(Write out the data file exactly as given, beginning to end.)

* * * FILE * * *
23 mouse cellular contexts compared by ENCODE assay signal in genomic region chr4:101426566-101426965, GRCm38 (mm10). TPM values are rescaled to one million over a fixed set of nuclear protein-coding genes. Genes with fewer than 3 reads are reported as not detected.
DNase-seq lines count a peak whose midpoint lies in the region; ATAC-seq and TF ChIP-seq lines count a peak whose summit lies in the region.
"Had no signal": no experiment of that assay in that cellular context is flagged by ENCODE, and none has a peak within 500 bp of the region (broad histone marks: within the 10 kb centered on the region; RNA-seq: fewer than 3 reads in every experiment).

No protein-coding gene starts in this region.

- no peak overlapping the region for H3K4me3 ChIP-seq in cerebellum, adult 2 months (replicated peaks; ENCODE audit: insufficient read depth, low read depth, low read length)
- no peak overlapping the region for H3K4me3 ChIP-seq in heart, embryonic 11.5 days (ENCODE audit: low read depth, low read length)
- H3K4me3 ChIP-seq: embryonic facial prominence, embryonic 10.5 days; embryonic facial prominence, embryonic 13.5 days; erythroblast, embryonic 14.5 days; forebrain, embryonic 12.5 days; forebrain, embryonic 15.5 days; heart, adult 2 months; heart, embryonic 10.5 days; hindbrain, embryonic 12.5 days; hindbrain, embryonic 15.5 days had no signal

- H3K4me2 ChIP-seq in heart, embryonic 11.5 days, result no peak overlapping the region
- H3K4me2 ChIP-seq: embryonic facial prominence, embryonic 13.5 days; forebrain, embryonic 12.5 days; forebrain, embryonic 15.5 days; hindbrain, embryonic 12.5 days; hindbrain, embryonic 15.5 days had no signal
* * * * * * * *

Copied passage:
23 mouse cellular contexts compared by ENCODE assay signal in genomic region chr4:101426566-101426965, GRCm38 (mm10). TPM values are rescaled to one million over a fixed set of nuclear protein-coding genes. Genes with fewer than 3 reads are reported as not detected.
DNase-seq lines count a peak whose midpoint lies in the region; ATAC-seq and TF ChIP-seq lines count a peak whose summit lies in the region.
"Had no signal": no experiment of that assay in that cellular context is flagged by ENCODE, and none has a peak within 500 bp of the region (broad histone marks: within the 10 kb centered on the region; RNA-seq: fewer than 3 reads in every experiment).

No protein-coding gene starts in this region.

- no peak overlapping the region for H3K4me3 ChIP-seq in cerebellum, adult 2 months (replicated peaks; ENCODE audit: insufficient read depth, low read depth, low read length)
- no peak overlapping the region for H3K4me3 ChIP-seq in heart, embryonic 11.5 days (ENCODE audit: low read depth, low read length)
- H3K4me3 ChIP-seq: embryonic facial prominence, embryonic 10.5 days; embryonic facial prominence, embryonic 13.5 days; erythroblast, embryonic 14.5 days; forebrain, embryonic 12.5 days; forebrain, embryonic 15.5 days; heart, adult 2 months; heart, embryonic 10.5 days; hindbrain, embryonic 12.5 days; hindbrain, embryonic 15.5 days had no signal

- H3K4me2 ChIP-seq in heart, embryonic 11.5 days, result no peak overlapping the region
- H3K4me2 ChIP-seq: embryonic facial prominence, embryonic 13.5 days; forebrain, embryonic 12.5 days; forebrain, embryonic 15.5 days; hindbrain, embryonic 12.5 days; hindbrain, embryonic 15.5 days had no signal